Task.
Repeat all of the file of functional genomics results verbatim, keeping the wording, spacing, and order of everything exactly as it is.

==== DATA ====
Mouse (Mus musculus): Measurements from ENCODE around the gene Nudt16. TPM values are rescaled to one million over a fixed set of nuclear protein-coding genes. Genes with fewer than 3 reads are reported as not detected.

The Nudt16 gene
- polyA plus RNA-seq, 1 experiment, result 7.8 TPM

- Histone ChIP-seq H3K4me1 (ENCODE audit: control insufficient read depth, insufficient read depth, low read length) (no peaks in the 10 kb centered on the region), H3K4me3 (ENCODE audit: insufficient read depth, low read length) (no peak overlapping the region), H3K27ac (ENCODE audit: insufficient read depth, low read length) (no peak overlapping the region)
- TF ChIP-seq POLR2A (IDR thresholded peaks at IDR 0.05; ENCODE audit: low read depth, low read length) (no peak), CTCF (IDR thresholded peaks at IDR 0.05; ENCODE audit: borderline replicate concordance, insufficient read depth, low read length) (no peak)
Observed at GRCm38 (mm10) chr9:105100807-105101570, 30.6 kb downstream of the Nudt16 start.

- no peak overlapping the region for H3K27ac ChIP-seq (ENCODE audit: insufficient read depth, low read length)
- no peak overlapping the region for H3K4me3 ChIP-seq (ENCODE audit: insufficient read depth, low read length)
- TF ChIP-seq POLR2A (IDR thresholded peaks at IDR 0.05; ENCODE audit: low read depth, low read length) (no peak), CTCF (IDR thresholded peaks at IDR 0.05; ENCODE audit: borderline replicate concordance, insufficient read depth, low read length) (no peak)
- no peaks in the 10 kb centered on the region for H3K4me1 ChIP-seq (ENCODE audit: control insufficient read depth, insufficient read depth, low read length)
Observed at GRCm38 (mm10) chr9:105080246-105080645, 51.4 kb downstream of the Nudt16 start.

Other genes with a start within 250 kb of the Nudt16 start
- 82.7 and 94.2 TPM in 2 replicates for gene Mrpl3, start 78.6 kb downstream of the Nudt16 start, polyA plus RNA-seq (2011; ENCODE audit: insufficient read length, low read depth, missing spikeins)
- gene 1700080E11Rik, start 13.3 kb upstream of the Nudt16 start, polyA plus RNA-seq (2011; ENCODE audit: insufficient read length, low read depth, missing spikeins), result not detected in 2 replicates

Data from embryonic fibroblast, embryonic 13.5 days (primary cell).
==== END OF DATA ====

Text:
Mouse (Mus musculus): Measurements from ENCODE around the gene Nudt16. TPM values are rescaled to one million over a fixed set of nuclear protein-coding genes. Genes with fewer than 3 reads are reported as not detected.

The Nudt16 gene
- polyA plus RNA-seq, 1 experiment, result 7.8 TPM

- Histone ChIP-seq H3K4me1 (ENCODE audit: control insufficient read depth, insufficient read depth, low read length) (no peaks in the 10 kb centered on the region), H3K4me3 (ENCODE audit: insufficient read depth, low read length) (no peak overlapping the region), H3K27ac (ENCODE audit: insufficient read depth, low read length) (no peak overlapping the region)
- TF ChIP-seq POLR2A (IDR thresholded peaks at IDR 0.05; ENCODE audit: low read depth, low read length) (no peak), CTCF (IDR thresholded peaks at IDR 0.05; ENCODE audit: borderline replicate concordance, insufficient read depth, low read length) (no peak)
Observed at GRCm38 (mm10) chr9:105100807-105101570, 30.6 kb downstream of the Nudt16 start.

- no peak overlapping the region for H3K27ac ChIP-seq (ENCODE audit: insufficient read depth, low read length)
- no peak overlapping the region for H3K4me3 ChIP-seq (ENCODE audit: insufficient read depth, low read length)
- TF ChIP-seq POLR2A (IDR thresholded peaks at IDR 0.05; ENCODE audit: low read depth, low read length) (no peak), CTCF (IDR thresholded peaks at IDR 0.05; ENCODE audit: borderline replicate concordance, insufficient read depth, low read length) (no peak)
- no peaks in the 10 kb centered on the region for H3K4me1 ChIP-seq (ENCODE audit: control insufficient read depth, insufficient read depth, low read length)
Observed at GRCm38 (mm10) chr9:105080246-105080645, 51.4 kb downstream of the Nudt16 start.

Other genes with a start within 250 kb of the Nudt16 start
- 82.7 and 94.2 TPM in 2 replicates for gene Mrpl3, start 78.6 kb downstream of the Nudt16 start, polyA plus RNA-seq (2011; ENCODE audit: insufficient read length, low read depth, missing spikeins)
- gene 1700080E11Rik, start 13.3 kb upstream of the Nudt16 start, polyA plus RNA-seq (2011; ENCODE audit: insufficient read length, low read depth, missing spikeins), result not detected in 2 replicates

Data from embryonic fibroblast, embryonic 13.5 days (primary cell).